Pros and Cons of Garden Chickens Washington DC
- Helpfulness of Staff 2
- Cleanliness 2
- Store Layout 5
- Quality of Items 3
- Checkout 1
5 AM - Midnight
Mon-Fri 9:00AM-9:00PM;Sat 9:00AM-7:00PM;Sun 10:00AM-4:00PM
Mon:6:00 a.m.-Midnight Tue:6:00 a.m.-Midnight Wed:6:00 a.m.-Midnight Thu:6:00 a.m.-Midnight Fri:6:00 a.m.-Midnight Sat:6:00 a.m.-Midnight Sun:6:00 a.m.-11:00 p.m.
- Helpfulness of Staff 5
- Cleanliness 4
- Store Layout 5
- Quality of Items 4
- Checkout 3
5 AM - 10 PM
Pros and Cons of Garden Chickens
The theory behind keeping free-range poultry—chickens that are allowed to roam the garden at their will—is wonderful, but the practice is not always quite so simple. While many people’s ideal is to have chickens scratching at the back door, picking at scraps and living a contented life, in reality things can be very different.
Although free-ranging poultry will eradicate insect pests and slugs in the garden, some of their habits are less welcome. Chickens and bantams love nothing more than a good dust bath to help rid themselves of parasites. They consider a well-prepared seed bed ideal for the purpose. To their minds, bark mulch that has been carefully placed around plants is scratching heaven. For these reasons alone, you may prefer to keep your chickens confined to a run. A run will also prevent your hens from laying their eggs in the shrubbery where you can’t find them. If well constructed, the run will protect them from neighborhood dogs and wild predators.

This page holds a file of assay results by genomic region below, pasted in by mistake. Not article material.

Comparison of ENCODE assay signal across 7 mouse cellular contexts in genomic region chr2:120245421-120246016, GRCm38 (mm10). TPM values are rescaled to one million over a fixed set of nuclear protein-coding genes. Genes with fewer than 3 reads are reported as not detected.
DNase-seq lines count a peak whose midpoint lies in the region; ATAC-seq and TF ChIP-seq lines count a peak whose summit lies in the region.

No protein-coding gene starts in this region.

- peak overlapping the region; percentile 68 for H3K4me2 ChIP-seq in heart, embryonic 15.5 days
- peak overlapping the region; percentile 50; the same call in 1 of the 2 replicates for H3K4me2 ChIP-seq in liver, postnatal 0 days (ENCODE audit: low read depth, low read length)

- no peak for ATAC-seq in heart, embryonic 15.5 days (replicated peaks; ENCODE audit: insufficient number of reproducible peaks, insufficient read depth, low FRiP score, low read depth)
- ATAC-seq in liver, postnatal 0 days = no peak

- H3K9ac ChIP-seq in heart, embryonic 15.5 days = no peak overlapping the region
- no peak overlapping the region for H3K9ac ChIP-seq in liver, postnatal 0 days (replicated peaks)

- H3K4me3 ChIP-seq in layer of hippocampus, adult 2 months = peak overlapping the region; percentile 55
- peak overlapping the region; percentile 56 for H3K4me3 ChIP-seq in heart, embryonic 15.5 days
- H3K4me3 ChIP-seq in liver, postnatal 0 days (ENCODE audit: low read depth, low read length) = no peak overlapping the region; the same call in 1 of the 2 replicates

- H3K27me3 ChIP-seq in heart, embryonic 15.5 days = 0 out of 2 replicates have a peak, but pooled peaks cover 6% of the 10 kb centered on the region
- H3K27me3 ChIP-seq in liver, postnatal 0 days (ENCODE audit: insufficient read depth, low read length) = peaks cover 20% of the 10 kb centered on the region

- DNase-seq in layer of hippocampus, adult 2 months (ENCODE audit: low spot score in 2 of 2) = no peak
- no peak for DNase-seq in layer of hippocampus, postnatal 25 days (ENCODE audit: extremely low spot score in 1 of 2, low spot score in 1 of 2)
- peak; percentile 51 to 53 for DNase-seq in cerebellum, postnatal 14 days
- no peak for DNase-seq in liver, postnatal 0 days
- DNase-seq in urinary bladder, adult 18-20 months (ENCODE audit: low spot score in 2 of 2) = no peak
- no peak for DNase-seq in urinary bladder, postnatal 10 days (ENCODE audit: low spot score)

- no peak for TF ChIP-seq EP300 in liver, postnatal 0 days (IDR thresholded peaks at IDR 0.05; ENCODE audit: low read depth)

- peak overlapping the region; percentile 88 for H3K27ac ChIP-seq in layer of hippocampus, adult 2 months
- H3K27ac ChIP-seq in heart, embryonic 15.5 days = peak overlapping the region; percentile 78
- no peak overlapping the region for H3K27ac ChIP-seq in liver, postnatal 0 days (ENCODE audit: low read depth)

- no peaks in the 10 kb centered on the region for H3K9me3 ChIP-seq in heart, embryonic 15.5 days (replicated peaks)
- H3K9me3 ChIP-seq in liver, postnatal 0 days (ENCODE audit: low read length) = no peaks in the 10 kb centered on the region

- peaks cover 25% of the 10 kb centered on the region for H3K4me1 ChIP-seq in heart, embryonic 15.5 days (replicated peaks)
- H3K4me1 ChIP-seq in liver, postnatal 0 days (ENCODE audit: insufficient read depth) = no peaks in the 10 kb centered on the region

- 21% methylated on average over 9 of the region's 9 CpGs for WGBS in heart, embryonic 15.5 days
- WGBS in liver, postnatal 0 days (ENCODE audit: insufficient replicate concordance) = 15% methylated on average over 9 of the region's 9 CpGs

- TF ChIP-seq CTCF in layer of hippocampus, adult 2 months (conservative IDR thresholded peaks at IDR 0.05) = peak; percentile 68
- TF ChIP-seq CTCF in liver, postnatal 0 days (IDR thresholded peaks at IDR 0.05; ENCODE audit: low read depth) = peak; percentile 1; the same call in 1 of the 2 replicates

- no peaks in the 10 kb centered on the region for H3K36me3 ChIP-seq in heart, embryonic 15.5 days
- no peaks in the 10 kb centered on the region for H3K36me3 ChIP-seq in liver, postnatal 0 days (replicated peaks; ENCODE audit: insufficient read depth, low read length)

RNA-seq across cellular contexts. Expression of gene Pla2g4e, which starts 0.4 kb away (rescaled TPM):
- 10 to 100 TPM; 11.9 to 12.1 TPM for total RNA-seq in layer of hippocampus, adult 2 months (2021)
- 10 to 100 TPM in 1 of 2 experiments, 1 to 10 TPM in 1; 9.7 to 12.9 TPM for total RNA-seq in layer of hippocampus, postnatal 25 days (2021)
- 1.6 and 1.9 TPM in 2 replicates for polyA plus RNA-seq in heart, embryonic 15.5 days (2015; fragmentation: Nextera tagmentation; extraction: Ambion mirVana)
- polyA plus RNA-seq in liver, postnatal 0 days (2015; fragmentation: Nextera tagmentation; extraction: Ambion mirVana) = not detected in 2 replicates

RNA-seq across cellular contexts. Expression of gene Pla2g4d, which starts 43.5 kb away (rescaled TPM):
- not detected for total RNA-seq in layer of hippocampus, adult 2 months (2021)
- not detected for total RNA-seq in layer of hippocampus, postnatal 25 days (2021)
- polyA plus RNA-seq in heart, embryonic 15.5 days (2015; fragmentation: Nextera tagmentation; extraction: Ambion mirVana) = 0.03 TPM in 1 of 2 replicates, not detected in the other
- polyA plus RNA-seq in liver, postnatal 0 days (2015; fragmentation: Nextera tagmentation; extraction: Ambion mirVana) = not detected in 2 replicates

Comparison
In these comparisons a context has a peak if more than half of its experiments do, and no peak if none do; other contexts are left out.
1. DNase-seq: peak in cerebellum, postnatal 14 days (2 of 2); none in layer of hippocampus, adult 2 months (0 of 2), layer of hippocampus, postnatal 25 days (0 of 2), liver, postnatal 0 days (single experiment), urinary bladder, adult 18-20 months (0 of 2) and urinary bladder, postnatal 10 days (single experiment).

The amount of space needed in the run depends on whether your chickens can be given some free range. Generally it should be as big as is practical.
Read tips for keeping free-range chickens and a tidy garden
Note: This text is excerpted from Keeping Chickens by Jeremy Hobson & Celia Lewis (David & Charles, 2007; 159 pages; $19.99) Click here for more info or to purchase.
From Horticulture Magazine